Rhea: Oh, thank god – can I say that? Can I interrupt? That was a huge reason why I joined! My department doesn’t have full-time South Asian faculty, and I think that I’m just missing that. It feels very affirming to know that they are managing and that they are in positions of power, and that is actually quite inspiring. I want to be in that space just to feel some sense of home and comfort and hope.  

Sheher: I fully agree. My courses feel predominantly white — I mean Edinburgh in general is very white. So, one of the reasons why I really wanted to sign up; I was thinking “okay, they are going to be very intersectional.” Because, sometimes, especially when there’s white people in power the race question always kind of takes the back seat, or it becomes quite condescending in my experiences. So, I was like, at least with this intersectionality, intersectional feminism, takes the forefront of GENDER.ED and I really wanted to work in this kind of environment.  

Also, Rhea, I was wondering: how did you first get interested in feminist activism and scholarship?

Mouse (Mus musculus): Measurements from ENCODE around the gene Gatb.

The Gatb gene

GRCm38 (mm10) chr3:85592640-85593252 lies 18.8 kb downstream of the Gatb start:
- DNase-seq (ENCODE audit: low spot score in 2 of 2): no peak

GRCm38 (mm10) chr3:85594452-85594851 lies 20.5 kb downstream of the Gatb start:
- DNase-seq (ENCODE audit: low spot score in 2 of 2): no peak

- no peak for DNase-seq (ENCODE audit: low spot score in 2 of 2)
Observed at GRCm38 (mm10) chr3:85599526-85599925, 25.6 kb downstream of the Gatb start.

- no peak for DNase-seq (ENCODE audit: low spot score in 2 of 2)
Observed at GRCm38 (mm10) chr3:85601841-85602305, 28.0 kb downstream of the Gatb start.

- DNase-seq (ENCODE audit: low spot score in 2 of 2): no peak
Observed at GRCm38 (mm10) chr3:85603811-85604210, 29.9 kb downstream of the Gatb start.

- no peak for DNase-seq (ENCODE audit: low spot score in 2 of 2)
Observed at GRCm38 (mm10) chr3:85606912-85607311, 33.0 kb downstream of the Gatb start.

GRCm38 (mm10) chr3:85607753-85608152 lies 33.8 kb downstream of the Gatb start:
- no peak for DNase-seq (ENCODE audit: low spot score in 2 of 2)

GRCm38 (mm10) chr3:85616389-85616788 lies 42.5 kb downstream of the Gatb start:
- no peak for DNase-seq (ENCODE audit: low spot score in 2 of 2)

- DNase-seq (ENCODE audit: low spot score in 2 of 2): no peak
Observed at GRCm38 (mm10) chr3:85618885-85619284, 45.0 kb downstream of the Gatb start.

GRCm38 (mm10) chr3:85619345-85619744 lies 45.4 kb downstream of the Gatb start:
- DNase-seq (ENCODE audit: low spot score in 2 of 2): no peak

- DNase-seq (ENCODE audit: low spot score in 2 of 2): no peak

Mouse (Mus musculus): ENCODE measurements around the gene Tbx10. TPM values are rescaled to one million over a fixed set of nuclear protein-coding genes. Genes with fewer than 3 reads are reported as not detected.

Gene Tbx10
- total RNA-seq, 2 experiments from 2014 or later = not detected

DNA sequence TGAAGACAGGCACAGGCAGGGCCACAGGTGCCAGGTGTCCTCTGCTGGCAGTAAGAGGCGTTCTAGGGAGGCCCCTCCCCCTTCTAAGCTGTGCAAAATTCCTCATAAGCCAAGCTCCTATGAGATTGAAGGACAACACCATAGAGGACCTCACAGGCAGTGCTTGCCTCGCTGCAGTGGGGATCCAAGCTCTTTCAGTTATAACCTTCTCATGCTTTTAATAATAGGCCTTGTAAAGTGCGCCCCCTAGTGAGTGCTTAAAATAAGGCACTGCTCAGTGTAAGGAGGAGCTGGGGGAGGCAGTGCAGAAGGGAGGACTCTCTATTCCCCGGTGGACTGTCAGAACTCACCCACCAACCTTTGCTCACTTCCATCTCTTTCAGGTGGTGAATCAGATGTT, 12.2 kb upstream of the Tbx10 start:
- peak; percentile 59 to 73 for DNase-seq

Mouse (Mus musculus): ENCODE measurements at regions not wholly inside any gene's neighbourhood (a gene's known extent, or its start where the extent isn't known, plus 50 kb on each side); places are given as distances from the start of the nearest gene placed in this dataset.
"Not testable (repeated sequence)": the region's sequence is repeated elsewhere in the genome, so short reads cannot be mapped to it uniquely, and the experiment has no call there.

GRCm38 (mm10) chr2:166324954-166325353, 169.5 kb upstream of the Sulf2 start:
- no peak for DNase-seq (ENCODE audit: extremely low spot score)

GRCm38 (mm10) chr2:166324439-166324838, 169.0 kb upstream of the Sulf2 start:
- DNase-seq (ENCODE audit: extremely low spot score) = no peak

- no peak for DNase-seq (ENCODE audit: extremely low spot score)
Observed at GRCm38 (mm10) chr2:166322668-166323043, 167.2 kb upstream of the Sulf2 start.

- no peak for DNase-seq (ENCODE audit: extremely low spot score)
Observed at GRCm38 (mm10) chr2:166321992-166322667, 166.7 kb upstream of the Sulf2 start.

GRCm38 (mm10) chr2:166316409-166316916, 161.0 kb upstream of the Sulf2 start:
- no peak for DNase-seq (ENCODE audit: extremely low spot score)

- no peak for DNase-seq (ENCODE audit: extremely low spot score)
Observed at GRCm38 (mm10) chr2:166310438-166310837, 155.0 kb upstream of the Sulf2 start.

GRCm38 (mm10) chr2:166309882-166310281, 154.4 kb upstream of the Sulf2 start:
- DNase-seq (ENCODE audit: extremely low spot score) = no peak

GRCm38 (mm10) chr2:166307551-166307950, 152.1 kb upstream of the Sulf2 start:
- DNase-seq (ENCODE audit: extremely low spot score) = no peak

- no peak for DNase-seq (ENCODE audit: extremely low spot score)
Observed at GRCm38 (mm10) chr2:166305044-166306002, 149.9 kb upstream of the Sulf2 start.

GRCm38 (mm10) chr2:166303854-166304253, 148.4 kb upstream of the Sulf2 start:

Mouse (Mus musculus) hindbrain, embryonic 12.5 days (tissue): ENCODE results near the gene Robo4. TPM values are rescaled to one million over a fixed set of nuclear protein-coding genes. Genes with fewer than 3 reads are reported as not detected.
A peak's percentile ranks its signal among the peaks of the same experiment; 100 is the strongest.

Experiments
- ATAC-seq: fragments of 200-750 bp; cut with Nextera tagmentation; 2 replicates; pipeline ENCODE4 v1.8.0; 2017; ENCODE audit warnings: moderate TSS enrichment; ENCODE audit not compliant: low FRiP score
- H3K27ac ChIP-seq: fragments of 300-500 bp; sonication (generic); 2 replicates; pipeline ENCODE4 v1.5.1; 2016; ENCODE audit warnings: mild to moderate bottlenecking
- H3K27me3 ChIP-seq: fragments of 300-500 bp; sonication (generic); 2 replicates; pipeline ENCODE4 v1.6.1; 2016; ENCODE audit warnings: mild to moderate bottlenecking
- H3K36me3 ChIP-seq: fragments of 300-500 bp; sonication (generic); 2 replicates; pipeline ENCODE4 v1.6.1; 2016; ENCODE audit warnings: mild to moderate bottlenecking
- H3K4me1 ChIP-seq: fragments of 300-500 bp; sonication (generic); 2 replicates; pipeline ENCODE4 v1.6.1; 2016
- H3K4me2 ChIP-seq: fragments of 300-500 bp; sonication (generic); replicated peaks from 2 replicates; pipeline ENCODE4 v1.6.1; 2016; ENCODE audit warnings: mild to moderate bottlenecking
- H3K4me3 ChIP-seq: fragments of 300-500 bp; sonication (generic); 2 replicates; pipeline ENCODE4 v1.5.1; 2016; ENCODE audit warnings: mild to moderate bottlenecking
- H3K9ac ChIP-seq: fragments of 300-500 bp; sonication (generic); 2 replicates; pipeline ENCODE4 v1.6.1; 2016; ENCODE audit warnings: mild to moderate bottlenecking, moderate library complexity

Image: Rhea Gandhi, GENDER.ED’s PhD Assistant

Rhea: Well, first and foremost it was my mother. She is an incredibly intelligent and thoughtful woman who raised me to question everything that was taught to and expected from me. She helped me think critically and with compassion – a real gift in this world. I also learnt by example through her and also through the other women I was around at the time. My grand aunt was one of the first feminist activists in India during the freedom struggle. My whole upbringing has been firebrand feminism from all the women in the home. They were all very capable, incredible – not all, but many women in the family – and they were very inspiring women. I didn’t even see their approach to things as “feminism” growing up, since it was just my way of thinking about the world. Those were also the kinds of books I was exposed to and the kind of thinking that I felt resonated with my experience and so that’s where I started.  

What about you? 

Sheher: For me it was kind of similar, but my mom’s side of the family – especially my mom and my grandfather, my mom’s dad, they’re quite feminist. My grandfather, especially at the time, considering Pakistan and how conservative it was, was really adamant about women’s rights especially with women around him, to uplift and empower them.